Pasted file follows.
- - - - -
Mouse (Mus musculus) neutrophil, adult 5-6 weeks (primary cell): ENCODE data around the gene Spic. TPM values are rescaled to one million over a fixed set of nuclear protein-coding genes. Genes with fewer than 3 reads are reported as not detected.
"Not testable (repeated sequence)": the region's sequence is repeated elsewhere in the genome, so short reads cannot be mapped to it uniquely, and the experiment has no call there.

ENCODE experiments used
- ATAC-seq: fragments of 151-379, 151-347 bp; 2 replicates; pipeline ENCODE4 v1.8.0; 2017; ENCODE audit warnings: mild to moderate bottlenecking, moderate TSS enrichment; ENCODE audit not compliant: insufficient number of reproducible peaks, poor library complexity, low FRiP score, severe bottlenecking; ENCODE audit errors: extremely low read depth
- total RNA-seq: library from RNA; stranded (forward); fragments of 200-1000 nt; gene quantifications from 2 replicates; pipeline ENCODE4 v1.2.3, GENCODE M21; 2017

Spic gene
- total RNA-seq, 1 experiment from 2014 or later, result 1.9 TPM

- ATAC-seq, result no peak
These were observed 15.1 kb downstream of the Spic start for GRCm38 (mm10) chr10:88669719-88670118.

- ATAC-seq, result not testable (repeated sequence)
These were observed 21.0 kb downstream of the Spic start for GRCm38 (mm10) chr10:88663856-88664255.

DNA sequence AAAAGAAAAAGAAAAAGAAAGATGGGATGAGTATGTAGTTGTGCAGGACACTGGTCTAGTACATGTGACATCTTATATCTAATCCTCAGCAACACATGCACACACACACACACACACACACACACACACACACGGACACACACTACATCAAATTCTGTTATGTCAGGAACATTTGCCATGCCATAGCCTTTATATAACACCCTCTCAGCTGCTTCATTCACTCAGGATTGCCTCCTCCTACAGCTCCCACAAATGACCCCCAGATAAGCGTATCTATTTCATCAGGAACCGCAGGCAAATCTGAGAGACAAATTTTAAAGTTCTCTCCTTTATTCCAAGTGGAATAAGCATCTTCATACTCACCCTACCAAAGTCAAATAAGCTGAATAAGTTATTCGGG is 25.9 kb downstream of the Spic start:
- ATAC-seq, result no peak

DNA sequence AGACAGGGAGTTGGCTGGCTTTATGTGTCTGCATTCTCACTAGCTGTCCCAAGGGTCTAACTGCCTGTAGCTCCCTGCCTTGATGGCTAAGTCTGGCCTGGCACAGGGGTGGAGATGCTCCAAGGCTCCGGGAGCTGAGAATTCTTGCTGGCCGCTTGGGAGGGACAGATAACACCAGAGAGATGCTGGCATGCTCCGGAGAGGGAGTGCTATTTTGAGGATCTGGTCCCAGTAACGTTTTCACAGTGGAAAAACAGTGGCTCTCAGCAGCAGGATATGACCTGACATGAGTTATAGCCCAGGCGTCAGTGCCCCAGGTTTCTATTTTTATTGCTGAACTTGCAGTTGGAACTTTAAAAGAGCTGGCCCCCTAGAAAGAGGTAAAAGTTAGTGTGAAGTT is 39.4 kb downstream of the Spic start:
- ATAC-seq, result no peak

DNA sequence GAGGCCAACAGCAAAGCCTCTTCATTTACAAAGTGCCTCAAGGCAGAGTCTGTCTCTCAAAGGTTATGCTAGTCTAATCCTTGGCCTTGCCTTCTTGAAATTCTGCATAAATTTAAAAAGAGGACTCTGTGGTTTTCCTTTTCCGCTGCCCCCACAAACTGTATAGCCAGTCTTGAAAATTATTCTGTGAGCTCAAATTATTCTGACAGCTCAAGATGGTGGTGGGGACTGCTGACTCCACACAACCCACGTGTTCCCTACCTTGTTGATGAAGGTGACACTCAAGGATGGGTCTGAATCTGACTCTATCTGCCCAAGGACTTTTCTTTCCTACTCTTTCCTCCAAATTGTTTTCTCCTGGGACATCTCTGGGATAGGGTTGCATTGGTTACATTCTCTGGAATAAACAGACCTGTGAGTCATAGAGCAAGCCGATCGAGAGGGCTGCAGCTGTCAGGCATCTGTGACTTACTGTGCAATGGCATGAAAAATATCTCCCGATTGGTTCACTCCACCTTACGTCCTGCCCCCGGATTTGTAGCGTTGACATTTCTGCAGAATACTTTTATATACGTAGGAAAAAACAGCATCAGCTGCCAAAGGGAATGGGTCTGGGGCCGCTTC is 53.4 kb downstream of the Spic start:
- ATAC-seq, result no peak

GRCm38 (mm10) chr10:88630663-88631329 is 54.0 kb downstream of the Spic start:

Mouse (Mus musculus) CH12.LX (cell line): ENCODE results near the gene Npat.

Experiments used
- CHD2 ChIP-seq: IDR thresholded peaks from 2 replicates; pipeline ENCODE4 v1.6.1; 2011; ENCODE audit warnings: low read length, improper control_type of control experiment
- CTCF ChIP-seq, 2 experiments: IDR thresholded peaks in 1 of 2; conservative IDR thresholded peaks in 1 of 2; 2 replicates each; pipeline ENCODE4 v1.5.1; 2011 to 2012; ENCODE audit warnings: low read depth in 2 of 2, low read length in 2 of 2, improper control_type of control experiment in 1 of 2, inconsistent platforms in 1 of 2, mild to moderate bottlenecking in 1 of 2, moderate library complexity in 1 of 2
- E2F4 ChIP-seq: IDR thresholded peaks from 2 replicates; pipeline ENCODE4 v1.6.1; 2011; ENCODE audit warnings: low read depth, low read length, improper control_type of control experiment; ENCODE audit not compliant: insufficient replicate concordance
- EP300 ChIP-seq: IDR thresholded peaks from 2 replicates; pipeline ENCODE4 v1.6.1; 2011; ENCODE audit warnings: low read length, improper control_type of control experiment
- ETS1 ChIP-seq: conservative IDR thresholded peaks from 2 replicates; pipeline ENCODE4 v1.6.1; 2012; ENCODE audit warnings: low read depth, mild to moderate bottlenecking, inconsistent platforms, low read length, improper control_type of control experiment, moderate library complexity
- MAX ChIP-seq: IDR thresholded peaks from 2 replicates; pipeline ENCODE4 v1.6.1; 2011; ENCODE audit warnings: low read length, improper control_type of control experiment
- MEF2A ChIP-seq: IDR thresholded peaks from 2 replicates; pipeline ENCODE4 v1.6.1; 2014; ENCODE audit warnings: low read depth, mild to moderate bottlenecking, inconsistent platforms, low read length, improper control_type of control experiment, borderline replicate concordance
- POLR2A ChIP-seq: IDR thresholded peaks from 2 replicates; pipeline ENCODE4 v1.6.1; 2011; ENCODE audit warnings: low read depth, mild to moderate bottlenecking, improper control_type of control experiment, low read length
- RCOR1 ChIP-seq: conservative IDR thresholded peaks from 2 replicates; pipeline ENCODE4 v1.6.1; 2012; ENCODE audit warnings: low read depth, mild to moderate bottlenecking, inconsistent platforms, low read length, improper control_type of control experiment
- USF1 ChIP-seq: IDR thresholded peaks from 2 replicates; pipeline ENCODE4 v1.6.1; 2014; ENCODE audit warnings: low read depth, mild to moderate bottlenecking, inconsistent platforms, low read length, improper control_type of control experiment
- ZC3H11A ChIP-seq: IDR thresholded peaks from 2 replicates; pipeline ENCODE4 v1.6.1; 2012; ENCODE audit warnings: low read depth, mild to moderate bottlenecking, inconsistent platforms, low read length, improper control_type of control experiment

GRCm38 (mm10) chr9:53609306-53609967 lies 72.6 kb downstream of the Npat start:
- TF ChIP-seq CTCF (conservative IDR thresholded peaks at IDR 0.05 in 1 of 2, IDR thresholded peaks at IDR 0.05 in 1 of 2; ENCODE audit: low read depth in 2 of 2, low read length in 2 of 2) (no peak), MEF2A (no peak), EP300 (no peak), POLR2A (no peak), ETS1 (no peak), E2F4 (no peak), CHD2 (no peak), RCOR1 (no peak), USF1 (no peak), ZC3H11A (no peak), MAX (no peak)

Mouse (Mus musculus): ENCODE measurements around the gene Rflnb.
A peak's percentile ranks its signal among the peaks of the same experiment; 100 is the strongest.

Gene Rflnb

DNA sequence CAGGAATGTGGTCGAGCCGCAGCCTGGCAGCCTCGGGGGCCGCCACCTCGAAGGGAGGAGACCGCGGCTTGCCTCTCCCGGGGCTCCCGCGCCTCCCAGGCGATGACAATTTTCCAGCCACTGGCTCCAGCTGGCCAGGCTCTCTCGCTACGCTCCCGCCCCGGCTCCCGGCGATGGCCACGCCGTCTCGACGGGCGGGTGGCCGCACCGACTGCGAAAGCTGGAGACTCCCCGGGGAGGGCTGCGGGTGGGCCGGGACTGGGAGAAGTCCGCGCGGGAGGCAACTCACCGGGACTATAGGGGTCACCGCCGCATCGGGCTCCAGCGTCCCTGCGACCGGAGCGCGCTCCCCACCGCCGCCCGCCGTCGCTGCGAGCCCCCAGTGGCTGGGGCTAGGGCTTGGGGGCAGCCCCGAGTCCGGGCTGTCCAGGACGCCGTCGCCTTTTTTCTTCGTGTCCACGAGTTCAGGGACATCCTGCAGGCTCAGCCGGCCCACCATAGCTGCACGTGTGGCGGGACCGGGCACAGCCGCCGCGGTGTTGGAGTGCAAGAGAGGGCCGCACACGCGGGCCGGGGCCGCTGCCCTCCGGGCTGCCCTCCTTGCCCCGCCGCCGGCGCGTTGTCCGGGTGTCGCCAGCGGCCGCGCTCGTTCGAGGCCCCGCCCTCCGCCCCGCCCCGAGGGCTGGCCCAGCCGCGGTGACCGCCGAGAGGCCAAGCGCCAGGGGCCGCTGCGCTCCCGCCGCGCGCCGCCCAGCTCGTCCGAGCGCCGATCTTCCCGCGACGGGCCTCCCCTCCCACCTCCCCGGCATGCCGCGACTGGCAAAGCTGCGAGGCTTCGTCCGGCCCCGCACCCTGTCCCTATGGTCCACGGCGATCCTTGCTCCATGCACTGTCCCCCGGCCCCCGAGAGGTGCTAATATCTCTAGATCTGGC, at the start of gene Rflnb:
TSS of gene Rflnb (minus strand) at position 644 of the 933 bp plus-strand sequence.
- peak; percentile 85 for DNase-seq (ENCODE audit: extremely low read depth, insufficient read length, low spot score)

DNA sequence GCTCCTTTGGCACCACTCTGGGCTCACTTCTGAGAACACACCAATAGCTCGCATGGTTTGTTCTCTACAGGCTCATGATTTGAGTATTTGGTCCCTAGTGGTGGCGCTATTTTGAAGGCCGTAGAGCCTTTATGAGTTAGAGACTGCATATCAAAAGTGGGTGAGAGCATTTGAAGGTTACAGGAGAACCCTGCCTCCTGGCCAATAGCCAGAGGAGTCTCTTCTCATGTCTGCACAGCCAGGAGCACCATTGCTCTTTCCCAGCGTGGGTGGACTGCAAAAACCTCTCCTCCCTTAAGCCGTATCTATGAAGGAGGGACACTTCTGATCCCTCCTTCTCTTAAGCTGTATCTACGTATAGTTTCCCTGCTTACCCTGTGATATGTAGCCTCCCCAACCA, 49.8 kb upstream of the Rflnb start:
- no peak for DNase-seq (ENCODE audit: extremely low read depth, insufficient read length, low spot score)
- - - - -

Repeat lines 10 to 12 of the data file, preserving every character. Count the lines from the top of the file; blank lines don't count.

- ATAC-seq, result not testable (repeated sequence)
These were observed 21.0 kb downstream of the Spic start for GRCm38 (mm10) chr10:88663856-88664255.

DNA sequence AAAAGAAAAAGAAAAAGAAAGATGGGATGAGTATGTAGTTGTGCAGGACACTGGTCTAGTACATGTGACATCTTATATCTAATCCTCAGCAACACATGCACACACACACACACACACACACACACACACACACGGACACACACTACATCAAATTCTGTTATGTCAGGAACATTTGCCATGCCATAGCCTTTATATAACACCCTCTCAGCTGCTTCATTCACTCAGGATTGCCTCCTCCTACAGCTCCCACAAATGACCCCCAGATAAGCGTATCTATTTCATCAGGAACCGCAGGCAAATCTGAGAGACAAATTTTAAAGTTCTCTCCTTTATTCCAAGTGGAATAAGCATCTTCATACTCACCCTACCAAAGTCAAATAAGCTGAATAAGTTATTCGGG is 25.9 kb downstream of the Spic start: